In 1673, Killigrew was appointed Master of the Revels. He lost control of his theatre in a conflict with his son Charles in 1677.  He died at the Palace of Whitehall on 19 March 1683.

William Davenant

Portrait of William Davenant, 1673, from Wikipedia

Davenant is believed to have been born in late February 1606 in Oxford. He was the son of Jane Shepherd Davenant and John Davenant, proprietor of the Crown Tavern (or Crown Inn) and Mayor of Oxford. His godfather is said to have been William Shakespeare, who, according to John Aubrey, had stayed frequently at the Crown during his travels between London and Stratford-upon-Avon. It was rumored that he was the Bard’s biological son.[3]

He attended Lincoln College, Oxford, for a while in about 1620, but left before gaining any degree. He became a page to the Duchess of Richmond.  In London in 1630, he was treated for syphilis. As a convalescent, he left for the country in 1632. The syphilis severely disfigured his nose, resulting in damage that is discreetly depicted in John Greenhill’s portrait. His ruined nose was the subject of much ribald comment by his enemies.[4] 

In 1623 he married his first wife Mary, about whom little is known. In 1652, he married his second wife, Anne Cademan, the widow of the doctor who cured him. She died in 1655.  His married Henrietta Maria du Tremblay (d. 1691) whom he met while travelling in France in 1655.

Following the death of Ben Jonson in 1637, Davenant was named Poet Laureate in 1638. He was a supporter of King Charles I in the Civil War. In 1641 he was declared guilty of high treason by parliament after he participated in the First Army Plot, a Royalist plan to use the army to occupy London. He fled to France, returning to join the King’s army when the war started. He was knighted two years later by Charles I.

In 1645, after the Royalist defeat at the Battle of Naseby, he retired to Paris, where he became a Roman Catholic and worked on his epic poem Gondibert. That same year he was appointed Emissary to France, and in 1649 was given the symbolic post of treasurer of the colony of Virginia by the exiled Charles II. The following year, he was made lieutenant governor of Maryland, but was captured at sea, imprisoned, and sentenced to death. In July 1650, he was put on trial, along with others at the High Court of Justice. He is said to have been saved by the intervention of John Milton. He spent all of 1651 in the Tower of London, where he continued writing Gondibert.

He was released in 1652 and pardoned in 1654. In 1656 he held the first performance of an English opera, and also included England’s first known professional actress, Mrs. Coleman.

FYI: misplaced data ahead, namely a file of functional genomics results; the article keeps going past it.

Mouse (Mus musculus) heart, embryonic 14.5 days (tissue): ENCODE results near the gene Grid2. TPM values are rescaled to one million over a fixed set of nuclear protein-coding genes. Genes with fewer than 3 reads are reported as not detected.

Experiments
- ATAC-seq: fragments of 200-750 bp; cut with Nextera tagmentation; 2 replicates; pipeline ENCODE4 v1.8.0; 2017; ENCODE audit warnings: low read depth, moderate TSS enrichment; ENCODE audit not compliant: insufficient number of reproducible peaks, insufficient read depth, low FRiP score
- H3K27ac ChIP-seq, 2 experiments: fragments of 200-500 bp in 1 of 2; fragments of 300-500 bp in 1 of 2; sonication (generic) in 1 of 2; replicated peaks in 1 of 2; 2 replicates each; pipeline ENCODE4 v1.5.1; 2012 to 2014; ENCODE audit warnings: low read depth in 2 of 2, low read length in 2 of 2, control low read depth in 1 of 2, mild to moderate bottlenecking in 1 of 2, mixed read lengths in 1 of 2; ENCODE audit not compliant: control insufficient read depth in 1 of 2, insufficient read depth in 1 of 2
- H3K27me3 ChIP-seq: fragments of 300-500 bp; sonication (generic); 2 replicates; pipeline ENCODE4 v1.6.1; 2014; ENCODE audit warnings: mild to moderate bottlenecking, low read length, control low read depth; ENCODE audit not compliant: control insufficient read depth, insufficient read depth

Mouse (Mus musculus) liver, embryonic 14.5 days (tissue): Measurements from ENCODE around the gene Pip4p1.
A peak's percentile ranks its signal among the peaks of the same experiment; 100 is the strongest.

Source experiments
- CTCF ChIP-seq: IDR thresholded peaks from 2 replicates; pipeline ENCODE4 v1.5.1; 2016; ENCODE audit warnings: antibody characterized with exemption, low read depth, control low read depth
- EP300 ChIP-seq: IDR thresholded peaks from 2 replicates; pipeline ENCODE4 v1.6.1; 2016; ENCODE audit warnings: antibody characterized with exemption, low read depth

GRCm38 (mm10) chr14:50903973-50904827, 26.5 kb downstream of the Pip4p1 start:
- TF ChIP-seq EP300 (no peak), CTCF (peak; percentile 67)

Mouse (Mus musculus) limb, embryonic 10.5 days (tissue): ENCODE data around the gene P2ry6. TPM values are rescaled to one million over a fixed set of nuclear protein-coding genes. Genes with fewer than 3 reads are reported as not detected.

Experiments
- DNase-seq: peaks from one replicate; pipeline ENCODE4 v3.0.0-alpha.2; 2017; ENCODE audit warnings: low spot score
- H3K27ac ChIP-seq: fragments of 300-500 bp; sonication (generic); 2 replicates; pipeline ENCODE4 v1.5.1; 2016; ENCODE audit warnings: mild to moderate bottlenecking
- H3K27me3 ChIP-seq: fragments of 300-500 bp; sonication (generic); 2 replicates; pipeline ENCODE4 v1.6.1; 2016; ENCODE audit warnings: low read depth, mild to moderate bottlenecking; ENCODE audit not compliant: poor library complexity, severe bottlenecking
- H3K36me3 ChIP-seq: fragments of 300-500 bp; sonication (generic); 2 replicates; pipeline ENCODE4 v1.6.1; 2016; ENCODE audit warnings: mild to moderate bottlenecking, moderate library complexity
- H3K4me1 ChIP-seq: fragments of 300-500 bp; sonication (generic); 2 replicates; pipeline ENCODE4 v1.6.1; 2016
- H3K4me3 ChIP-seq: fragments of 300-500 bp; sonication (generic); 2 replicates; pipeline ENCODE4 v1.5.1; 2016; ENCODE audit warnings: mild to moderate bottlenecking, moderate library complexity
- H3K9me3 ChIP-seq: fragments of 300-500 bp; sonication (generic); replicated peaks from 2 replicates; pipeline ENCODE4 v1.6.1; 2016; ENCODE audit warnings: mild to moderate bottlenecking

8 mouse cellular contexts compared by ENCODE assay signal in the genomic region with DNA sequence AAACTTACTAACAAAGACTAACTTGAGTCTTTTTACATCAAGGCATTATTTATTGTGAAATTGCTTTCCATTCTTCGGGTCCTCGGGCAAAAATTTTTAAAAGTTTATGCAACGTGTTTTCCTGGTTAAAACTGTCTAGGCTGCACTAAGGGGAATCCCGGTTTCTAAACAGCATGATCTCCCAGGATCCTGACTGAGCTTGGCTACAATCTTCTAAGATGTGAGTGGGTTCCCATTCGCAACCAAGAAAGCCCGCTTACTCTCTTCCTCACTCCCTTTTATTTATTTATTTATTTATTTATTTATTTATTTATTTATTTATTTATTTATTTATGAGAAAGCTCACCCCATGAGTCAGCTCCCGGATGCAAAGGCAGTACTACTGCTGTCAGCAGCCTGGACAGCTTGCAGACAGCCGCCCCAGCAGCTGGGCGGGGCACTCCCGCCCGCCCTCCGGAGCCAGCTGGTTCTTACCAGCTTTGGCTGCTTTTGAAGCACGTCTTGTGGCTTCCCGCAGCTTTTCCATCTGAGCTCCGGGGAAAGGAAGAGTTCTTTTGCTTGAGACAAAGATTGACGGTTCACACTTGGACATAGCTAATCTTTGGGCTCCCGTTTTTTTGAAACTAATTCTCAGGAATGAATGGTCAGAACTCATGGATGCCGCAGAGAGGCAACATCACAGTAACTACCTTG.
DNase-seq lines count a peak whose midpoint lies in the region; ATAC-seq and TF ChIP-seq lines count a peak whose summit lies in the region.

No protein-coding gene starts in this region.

Davenant was imprisoned in 1659 for his part in an uprising. He was, however, released the same year, and left for France. Davenant returned to England and in 1660, was granted a monopoly along with Thomas Killigrew of public theatre performances. He headed the Duke of York’s Men and produced highly successful theatrical seasons at Lincoln’s Inn Fields from 1660 until his death in 1668.

Sir Henry Herbert

Herbert was born in 1595, the son of Richard Herbert of Montgomery Castle, and a younger brother of Edward Herbert, Baron Herbert of Cherbury and the poet George Herbert. Their family was related to the Herbert Earls of Pembroke, prominent figures in English government.

Herbert was knighted in 1623 and was a member of both the Short and Long parliaments. After the Restoration he again served in parliament until his death.

He was appointed Master of the Revels in 1641 (for which he paid £150 a year) which involved reading and licensing plays and supervising all kinds of public entertainment, for which he received an income.

Herbert was a powerful influence on the English theatre from 1623 to 1642 but his role became dormant during the Civil War. Following the Restoration Thomas Killigrew and Sir William Davenant were granted their monopoly which irritated Herbert. He started a series of court actions which failed. He died in 1673.[5]

Sir William Wilde

Wilde was born about 1611 and was the eldest son of William Wilde, vintner of Bread Street, London. He was a student of Clifford’s Inn and of Inner Temple in 1630. In 1637 he was called to the Bar. He was Recorder of London from 1659 to 1668. On 27 March 1660 he was elected Member of Parliament for the City of London in the Convention Parliament.

On 13 September 1660, Wilde was created a baronet. He was appointed King’s Serjeant on 10 November 1661 and was made one of the judges of the court of common pleas in 1668, advancing to become a justice of the King’s Bench in 1672. He was described as a “grave and venerable judge” and was deprived of his office a few months before his death in 1679 because he (correctly) disbelieved the evidence of Bedloe in the “Popish Plot”.[6]


[1] ‘Thomas Killigrew’: https://en.wikipedia.org/wiki/Thomas_Killigrew

[2] Motten, J. P. Vander. “Killigrew, Thomas (1612–1683), playwright and theatre manager.” Oxford Dictionary of National Biography. 23 Sep. 2004; https://www.oxforddnb.com/view/10.1093/ref:odnb/9780198614128.001.0001/odnb-9780198614128-e-15538.

[3] ‘William Davenant’: https://en.wikipedia.org/wiki/William_Davenant

[4] Edmond, Mary. “Davenant [D’Avenant], Sir William (1606–1668), poet, playwright, and theatre manager.” Oxford Dictionary of National Biography. 23 Sep. 2004; https://www.oxforddnb.com/view/10.1093/ref:odnb/9780198614128.001.0001/odnb-9780198614128-e-7197.

[5] ‘Henry Herbert’: https://en.wikipedia.org/wiki/Henry_Herbert_(Master_of_the_Revels)

[6] ‘William Wilde’: https://en.wikipedia.org/wiki/Sir_William_Wilde,_1st_Baronet

This report is part of a series on ‘Petitioners in the reign of Charles II, 1660-1685’, created through a U3A Shared Learning Project on ‘Investigating the Lives of Seventeenth-Century Petitioners’.